Email updates

Keep up to date with the latest news and content from BMC Medical Informatics and Decision Making and BioMed Central.

Open Access Research article

Measuring the quality of Patients’ goals and action plans: development and validation of a novel tool

Cayla R Teal3, Paul Haidet4, Ajay S Balasubramanyam1, Elisa Rodriguez1 and Aanand D Naik12*

Author Affiliations

1 Houston VA HSR&D Center of Excellence, Michael E. DeBakey VA Medical Center, Houston, TX, USA

2 Department of Medicine, Section of Health Services Research, Baylor College of Medicine, MEDVAMC HSR&D Center of Excellence, 2002 Holcombe Blvd. (152), Houston, TX, 77030, USA

3 Department of Medicine, Section of General Medicine, and the Office of Undergraduate Medical Education, Baylor College of Medicine, Houston, TX, USA

4 The Office of Medical Education and the Departments of Medicine and Humanities, The Pennsylvania State University College of Medicine, Hershey, PA, USA

For all author emails, please log on.

BMC Medical Informatics and Decision Making 2012, 12:152  doi:10.1186/1472-6947-12-152

Published: 27 December 2012

Abstract

Background

The purpose of this study is to develop and test reliability, validity, and utility of the Goal-Setting Evaluation Tool for Diabetes (GET-D). The effectiveness of diabetes self-management is predicated on goal-setting and action planning strategies. Evaluation of self-management interventions is hampered by the absence of tools to assess quality of goals and action plans. To address this gap, we developed the GET-D, a criteria-based, observer rating scale that measures the quality of patients’ diabetes goals and action plans.

Methods

We conducted 3-stage development of GET-D, including identification of criteria for observer ratings of goals and action plans, rater training and pilot testing; and then performed psychometric testing of the GET-D.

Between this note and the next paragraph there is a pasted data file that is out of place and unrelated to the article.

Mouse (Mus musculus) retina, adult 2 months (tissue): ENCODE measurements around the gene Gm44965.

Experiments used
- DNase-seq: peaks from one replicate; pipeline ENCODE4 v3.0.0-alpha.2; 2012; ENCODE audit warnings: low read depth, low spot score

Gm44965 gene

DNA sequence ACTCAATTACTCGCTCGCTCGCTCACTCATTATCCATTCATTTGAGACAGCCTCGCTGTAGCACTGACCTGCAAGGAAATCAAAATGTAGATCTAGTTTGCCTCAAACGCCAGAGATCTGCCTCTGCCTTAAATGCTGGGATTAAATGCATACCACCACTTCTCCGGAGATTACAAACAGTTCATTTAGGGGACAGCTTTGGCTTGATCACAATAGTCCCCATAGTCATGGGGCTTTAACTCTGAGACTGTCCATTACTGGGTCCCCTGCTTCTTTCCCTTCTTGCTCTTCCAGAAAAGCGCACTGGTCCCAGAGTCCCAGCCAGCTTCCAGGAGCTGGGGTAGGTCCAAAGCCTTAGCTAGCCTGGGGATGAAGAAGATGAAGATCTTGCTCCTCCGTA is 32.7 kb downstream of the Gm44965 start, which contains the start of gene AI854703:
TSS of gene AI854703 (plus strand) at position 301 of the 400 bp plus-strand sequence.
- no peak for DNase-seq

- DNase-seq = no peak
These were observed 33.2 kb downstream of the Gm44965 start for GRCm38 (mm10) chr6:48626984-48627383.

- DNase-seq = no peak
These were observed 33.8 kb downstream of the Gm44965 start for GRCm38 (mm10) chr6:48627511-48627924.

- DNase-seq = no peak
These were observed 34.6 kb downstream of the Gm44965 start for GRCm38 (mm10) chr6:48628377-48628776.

Results

Trained raters could effectively rate the quality of patient-generated goals and action plans using the GET-D. Ratings performed by trained evaluators demonstrated good raw agreement (94.4%) and inter-rater reliability (Kappa = 0.66). Scores on the GET-D correlated well with measures theoretically associated with goal-setting, including patient activation (r=.252, P<.05), diabetes specific self-efficacy (r=.376, P<.001) and inverse relationship with depression (r= −.376, P<.01). Significant between group differences (P<.01) in GET-D scores between goal-setting intervention (mean = 7.33, standard deviation = 4.4) and education groups (mean = 4.93, standard deviation = 3.9) confirmed construct validity of the GET-D.

Conclusions

The GET-D can reliably and validly rate the quality of goals and action plans. It holds promise as a measure of intervention fidelity for clinical interventions that promote diabetes self-management behaviors to improve clinical outcomes.

Trial registration

Clinicaltrials.gov Identifier: NCT00481286

Keywords:
Goal-setting; Diabetes; Self-management; Goals; Action plans; Measurement